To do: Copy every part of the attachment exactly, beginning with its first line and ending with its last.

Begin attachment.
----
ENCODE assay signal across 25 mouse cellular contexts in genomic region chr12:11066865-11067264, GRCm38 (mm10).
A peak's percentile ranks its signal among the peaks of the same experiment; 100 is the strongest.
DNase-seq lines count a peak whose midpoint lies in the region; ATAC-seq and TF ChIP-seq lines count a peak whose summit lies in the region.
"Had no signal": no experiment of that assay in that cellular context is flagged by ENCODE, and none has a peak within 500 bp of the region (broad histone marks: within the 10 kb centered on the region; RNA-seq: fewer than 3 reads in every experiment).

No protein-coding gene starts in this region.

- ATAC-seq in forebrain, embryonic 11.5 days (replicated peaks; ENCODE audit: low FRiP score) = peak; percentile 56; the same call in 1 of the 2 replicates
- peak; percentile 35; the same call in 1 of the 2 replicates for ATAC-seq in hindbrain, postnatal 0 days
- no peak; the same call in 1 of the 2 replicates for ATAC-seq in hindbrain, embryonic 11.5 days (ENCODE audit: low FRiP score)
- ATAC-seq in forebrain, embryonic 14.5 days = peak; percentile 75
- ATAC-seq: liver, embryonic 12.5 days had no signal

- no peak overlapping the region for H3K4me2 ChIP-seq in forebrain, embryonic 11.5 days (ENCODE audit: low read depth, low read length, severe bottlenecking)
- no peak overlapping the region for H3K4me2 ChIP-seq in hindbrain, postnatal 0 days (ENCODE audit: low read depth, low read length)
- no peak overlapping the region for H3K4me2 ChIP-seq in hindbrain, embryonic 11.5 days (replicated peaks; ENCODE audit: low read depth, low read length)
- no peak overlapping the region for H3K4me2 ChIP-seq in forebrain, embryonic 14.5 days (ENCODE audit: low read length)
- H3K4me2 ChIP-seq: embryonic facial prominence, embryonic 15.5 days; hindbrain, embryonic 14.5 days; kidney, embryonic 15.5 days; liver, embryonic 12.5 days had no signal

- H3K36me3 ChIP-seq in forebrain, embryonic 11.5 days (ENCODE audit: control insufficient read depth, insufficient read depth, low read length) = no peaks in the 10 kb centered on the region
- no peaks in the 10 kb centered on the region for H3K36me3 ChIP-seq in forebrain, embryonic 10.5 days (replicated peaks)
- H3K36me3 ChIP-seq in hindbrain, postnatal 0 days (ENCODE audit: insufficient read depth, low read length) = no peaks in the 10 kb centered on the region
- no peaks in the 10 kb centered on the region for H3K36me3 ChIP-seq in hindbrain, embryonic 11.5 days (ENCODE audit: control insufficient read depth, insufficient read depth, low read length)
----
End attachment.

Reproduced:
ENCODE assay signal across 25 mouse cellular contexts in genomic region chr12:11066865-11067264, GRCm38 (mm10).
A peak's percentile ranks its signal among the peaks of the same experiment; 100 is the strongest.
DNase-seq lines count a peak whose midpoint lies in the region; ATAC-seq and TF ChIP-seq lines count a peak whose summit lies in the region.
"Had no signal": no experiment of that assay in that cellular context is flagged by ENCODE, and none has a peak within 500 bp of the region (broad histone marks: within the 10 kb centered on the region; RNA-seq: fewer than 3 reads in every experiment).

No protein-coding gene starts in this region.

- ATAC-seq in forebrain, embryonic 11.5 days (replicated peaks; ENCODE audit: low FRiP score) = peak; percentile 56; the same call in 1 of the 2 replicates
- peak; percentile 35; the same call in 1 of the 2 replicates for ATAC-seq in hindbrain, postnatal 0 days
- no peak; the same call in 1 of the 2 replicates for ATAC-seq in hindbrain, embryonic 11.5 days (ENCODE audit: low FRiP score)
- ATAC-seq in forebrain, embryonic 14.5 days = peak; percentile 75
- ATAC-seq: liver, embryonic 12.5 days had no signal

- no peak overlapping the region for H3K4me2 ChIP-seq in forebrain, embryonic 11.5 days (ENCODE audit: low read depth, low read length, severe bottlenecking)
- no peak overlapping the region for H3K4me2 ChIP-seq in hindbrain, postnatal 0 days (ENCODE audit: low read depth, low read length)
- no peak overlapping the region for H3K4me2 ChIP-seq in hindbrain, embryonic 11.5 days (replicated peaks; ENCODE audit: low read depth, low read length)
- no peak overlapping the region for H3K4me2 ChIP-seq in forebrain, embryonic 14.5 days (ENCODE audit: low read length)
- H3K4me2 ChIP-seq: embryonic facial prominence, embryonic 15.5 days; hindbrain, embryonic 14.5 days; kidney, embryonic 15.5 days; liver, embryonic 12.5 days had no signal

- H3K36me3 ChIP-seq in forebrain, embryonic 11.5 days (ENCODE audit: control insufficient read depth, insufficient read depth, low read length) = no peaks in the 10 kb centered on the region
- no peaks in the 10 kb centered on the region for H3K36me3 ChIP-seq in forebrain, embryonic 10.5 days (replicated peaks)
- H3K36me3 ChIP-seq in hindbrain, postnatal 0 days (ENCODE audit: insufficient read depth, low read length) = no peaks in the 10 kb centered on the region
- no peaks in the 10 kb centered on the region for H3K36me3 ChIP-seq in hindbrain, embryonic 11.5 days (ENCODE audit: control insufficient read depth, insufficient read depth, low read length)